MR: In some ways. I’m happy with who I am and happy with my own determination to keep improving upon that. I think I have what I need to be successful in the long run and appreciate my life. I’m really, really scared of the future in a lot of ways. But I don’t know how to answer the question; what does it take for most people to feel like they’ve made it, that they’ve arrived at adulthood? Considering where I am in my age and in my development as a musician, I feel happy with what I’m doing at this point in my career. I also sort of feel like I’m flailing around in midair just hoping that I’ll land on soft ground *laughter* but it’ll all be fine.
CR: Yeah, it’ll all be fine. What’s the best advice you can offer to someone who has experienced similar struggles in their life?
MR: Believe in yourself, own your problems, stop trying to fight them because it’s normal to have them. Stay positive, treat other people positively because it’s the only way to treat yourself positively. Also, just be a nerd, do not try to hide your passions. Let them be obvious and be really proud of them. For me that’s a definition of a nerd, someone who is unabashedly passionate about something and doesn’t try to act too cool for caring about stuff.
CR: For sure. So speaking to yourself as a person, are you able to describe yourself in three words?
MR: No, but I can come up with some adjectives if you want. Positive, genuine, and fluffy. *wiggles eyebrows*
CR: *laughter*, very good. What do you believe are some qualities or values that are shared by all people regardless of their profession?
MR: I think it’s a common human value to want to help people. We naturally have empathy and don’t want to see other people in pain. We all want each other to be happy. I think appreciation of beauty is a common value for all people. That means different things for different people, but that’s part of what it is to be human. To be sensitive to being moved emotionally through our sensory experiences, to want to go out and watch the sunset, and decorate our cakes, these are all frivolous things that don’t help us survive, yet without them we’re not as happy. I think fear of death is a common human value (uh, that’s dark, sorry *laughter*.) I think it’s a motivator to try to squeeze the most you can out of the time that you have. It inspires a lot of fear of fucking up and fear in not being able to control our story, and I think that’s something a lot of people have in common. I think we all have passions, the things that we can’t not do, things that we can’t stop caring about. Most people are not lucky enough to say they can make a career totally out of their passions, because that’s not how life works, but everyone has them. Passion adds a lot of color to one’s life.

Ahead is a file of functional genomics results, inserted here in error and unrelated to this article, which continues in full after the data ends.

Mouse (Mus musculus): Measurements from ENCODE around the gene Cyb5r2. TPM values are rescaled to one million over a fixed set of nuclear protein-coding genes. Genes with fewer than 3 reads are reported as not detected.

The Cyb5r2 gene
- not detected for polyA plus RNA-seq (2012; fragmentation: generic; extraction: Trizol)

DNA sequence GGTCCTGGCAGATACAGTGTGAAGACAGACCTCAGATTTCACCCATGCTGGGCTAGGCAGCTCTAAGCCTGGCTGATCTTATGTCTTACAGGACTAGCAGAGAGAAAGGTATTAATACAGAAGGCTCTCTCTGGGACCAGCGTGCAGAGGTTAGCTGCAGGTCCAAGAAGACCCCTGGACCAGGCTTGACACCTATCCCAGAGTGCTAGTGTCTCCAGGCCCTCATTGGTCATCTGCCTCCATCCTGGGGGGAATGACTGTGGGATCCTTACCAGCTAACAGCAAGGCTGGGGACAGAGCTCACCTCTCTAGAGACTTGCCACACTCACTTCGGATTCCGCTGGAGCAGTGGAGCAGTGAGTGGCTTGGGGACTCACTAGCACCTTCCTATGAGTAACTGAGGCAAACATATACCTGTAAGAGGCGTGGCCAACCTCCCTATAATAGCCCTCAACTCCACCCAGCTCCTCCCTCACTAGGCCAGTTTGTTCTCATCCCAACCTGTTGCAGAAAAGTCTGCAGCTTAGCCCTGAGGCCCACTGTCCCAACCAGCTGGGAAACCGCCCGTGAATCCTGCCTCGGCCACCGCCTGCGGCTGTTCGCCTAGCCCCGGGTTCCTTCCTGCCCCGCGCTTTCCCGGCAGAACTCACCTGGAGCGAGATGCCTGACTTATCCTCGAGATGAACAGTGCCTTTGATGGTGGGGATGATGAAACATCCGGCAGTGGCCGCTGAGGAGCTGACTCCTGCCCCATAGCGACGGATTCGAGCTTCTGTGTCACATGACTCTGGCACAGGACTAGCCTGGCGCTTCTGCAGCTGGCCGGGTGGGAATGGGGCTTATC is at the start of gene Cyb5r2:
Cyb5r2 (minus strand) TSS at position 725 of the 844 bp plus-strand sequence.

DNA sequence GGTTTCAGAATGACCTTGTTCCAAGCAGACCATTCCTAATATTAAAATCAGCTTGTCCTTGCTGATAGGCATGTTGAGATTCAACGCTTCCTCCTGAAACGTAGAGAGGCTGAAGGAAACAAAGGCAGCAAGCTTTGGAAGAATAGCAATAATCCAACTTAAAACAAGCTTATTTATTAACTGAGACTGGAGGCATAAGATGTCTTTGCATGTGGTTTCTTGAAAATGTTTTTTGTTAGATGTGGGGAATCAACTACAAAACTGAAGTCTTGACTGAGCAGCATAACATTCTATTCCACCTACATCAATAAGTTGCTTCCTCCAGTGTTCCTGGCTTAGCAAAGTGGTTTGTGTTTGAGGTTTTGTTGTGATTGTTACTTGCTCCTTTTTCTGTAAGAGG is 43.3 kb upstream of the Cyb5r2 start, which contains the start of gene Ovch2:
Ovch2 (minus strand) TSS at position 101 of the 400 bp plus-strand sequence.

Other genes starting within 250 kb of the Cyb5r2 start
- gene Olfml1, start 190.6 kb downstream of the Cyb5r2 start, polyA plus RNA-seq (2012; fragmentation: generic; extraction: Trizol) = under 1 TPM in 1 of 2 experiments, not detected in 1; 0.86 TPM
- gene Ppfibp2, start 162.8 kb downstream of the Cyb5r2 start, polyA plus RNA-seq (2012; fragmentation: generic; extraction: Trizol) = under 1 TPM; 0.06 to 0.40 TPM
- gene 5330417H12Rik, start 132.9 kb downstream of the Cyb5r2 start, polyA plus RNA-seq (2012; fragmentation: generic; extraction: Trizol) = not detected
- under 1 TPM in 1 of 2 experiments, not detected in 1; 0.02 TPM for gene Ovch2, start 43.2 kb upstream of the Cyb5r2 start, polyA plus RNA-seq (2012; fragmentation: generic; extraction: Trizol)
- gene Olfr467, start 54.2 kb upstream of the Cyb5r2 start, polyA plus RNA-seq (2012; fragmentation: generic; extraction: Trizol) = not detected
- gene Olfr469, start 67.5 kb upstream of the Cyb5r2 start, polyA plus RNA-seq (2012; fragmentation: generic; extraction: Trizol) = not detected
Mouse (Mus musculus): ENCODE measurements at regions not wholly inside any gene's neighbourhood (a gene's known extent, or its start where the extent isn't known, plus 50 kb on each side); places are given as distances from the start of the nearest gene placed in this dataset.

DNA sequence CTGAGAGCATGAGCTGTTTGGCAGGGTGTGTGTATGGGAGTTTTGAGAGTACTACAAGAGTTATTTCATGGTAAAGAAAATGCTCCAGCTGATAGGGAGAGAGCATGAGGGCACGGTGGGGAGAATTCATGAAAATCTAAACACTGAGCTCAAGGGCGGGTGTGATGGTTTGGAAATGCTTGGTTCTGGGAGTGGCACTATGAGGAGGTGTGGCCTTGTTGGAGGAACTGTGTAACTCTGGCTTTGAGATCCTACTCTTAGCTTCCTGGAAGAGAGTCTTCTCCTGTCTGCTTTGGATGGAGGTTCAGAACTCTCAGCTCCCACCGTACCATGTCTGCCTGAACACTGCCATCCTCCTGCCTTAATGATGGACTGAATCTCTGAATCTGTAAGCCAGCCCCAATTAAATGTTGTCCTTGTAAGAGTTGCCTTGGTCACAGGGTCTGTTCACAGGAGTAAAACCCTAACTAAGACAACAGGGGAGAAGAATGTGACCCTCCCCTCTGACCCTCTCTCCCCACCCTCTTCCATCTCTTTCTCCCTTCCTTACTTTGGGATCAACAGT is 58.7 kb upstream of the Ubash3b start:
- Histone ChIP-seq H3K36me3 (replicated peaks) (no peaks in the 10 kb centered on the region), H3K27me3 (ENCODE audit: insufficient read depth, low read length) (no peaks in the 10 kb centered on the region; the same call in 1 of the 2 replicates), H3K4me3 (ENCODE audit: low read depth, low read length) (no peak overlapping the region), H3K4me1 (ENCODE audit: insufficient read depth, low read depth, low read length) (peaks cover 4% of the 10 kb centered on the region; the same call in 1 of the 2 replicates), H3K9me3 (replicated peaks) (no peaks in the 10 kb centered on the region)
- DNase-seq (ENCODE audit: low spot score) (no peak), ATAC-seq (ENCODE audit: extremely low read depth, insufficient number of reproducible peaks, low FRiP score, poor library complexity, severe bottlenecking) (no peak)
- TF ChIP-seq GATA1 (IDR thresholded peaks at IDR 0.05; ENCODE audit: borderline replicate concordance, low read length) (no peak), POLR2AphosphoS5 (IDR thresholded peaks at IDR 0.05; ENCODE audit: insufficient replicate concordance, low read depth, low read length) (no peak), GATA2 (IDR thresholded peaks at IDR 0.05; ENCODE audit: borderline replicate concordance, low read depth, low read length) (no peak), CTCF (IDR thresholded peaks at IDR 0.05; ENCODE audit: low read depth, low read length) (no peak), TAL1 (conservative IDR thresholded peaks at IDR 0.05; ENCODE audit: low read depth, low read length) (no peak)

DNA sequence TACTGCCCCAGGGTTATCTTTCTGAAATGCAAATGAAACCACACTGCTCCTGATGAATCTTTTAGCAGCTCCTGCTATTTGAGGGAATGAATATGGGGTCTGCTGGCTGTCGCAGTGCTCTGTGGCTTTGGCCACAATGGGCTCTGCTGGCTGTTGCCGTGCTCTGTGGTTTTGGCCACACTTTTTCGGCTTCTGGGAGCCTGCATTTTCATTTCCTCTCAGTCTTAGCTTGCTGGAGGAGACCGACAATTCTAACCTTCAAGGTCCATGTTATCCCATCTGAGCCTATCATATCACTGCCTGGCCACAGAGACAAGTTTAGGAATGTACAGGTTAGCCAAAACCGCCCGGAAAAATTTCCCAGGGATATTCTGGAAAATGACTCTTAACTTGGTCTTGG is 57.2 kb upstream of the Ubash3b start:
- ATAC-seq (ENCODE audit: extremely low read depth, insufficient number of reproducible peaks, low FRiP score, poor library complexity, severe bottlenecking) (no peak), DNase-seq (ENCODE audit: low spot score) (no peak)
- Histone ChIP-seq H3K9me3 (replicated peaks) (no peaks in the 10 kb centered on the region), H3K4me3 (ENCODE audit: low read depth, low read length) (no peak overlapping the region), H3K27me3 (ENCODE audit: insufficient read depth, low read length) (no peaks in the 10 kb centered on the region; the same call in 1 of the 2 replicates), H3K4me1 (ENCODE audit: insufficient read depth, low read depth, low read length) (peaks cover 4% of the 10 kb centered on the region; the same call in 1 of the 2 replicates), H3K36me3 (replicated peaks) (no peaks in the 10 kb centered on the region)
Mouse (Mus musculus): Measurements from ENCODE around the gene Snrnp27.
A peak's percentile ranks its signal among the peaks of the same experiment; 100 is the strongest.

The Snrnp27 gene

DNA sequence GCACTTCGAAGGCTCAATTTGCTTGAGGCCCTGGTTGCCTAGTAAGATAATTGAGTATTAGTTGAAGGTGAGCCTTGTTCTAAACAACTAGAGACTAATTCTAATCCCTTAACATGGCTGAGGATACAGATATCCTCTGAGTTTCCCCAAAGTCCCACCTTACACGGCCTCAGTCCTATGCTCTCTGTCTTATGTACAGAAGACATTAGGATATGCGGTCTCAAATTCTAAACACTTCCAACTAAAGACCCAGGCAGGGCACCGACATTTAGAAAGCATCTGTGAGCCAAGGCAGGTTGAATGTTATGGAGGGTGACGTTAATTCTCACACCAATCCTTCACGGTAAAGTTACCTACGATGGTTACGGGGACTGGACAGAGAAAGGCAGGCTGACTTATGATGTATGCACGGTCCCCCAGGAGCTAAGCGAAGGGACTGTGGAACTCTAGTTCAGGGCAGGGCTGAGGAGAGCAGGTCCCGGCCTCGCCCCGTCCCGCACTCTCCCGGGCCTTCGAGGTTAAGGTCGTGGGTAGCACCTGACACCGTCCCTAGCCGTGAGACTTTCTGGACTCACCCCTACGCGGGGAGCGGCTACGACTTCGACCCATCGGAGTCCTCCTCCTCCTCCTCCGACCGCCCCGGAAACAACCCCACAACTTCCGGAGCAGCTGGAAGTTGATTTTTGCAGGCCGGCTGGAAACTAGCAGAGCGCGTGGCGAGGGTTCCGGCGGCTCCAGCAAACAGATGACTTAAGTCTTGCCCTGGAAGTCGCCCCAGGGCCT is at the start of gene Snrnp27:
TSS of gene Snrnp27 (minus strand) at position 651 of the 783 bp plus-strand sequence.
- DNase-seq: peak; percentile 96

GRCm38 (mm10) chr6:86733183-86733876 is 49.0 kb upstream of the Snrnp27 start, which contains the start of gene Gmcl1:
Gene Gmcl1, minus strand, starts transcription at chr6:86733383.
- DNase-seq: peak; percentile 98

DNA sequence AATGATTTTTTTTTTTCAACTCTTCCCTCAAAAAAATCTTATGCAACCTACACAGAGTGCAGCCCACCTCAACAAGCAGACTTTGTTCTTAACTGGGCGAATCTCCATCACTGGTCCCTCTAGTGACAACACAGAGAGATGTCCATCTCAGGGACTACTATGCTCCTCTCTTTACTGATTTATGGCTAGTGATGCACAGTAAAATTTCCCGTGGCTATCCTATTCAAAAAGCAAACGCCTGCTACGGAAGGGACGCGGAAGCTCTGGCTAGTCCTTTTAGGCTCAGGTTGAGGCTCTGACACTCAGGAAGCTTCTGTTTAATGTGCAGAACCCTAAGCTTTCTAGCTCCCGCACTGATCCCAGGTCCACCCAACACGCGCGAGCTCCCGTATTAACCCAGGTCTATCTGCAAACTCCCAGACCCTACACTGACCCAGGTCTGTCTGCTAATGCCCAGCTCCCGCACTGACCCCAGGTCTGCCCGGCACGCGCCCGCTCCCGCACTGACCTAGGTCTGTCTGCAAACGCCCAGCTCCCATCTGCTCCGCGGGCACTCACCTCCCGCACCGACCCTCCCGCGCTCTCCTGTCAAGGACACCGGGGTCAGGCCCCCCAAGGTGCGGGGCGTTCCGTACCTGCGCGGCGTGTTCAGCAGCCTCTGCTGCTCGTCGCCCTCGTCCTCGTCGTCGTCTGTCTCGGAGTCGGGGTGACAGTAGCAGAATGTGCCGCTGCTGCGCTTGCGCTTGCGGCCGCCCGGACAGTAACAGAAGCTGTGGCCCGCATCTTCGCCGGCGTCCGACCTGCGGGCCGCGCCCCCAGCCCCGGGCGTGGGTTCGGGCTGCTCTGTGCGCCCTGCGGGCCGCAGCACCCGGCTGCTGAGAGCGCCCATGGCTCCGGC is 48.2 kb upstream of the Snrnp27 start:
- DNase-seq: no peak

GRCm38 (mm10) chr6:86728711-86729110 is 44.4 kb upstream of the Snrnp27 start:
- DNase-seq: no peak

CR: Yeah, for sure. Is there anything other than music that you’re passionate about? What are your hobbies?
MR: I’m passionate about so many things, that’s something that I struggle with in really committing to just music because I have really intense fears of missing out on everything. I’m really into cooking, which is my main creative outlet besides music. I’m really into politics and social justice projects and I really love kids. I love spending time with kids, and I really want to have kids and I think that’s one part of my life that’s non-negotiable for me.
CR: I agree. Do you have a favorite quote or mantra?
MR: One of my favorite quotes is from my high school Shakespeare teacher, Dana Sutton, who sadly died of a brain tumor last November. The quote was just “hooray for the world” and she said it every day in every class that I had with her. She always meant it.
CR: Is there a charity or a cause you’d like to raise awareness to?
MR: Education reform. I really believe that our teachers need to be paid better and we need to have a higher teacher to student ratio. The individual attention and individual relationships between students and teachers are a really meaningful part of education, and when we don’t have the time or the money for it, students really lose out. So, the fight for better funding and more equal funding in public schools is something I’m very passionate about.
CR: Absolutely. So, are there any last thoughts you want to leave readers with?
MR: Everyone deserves to be happy. No matter what they do for their paycheck or wherever they live, everyone deserves the chance to appreciate beauty. Everyone deserves the chance to do what they’re passionate about, whether that’s their 9-5 job, their hobby, or something in between. There is so much beauty to appreciate if you have the space in yourself to notice it, and the space to notice the beauty in yourself.
CR: Great! Well, thank you for talking to me.
MR: Thank you!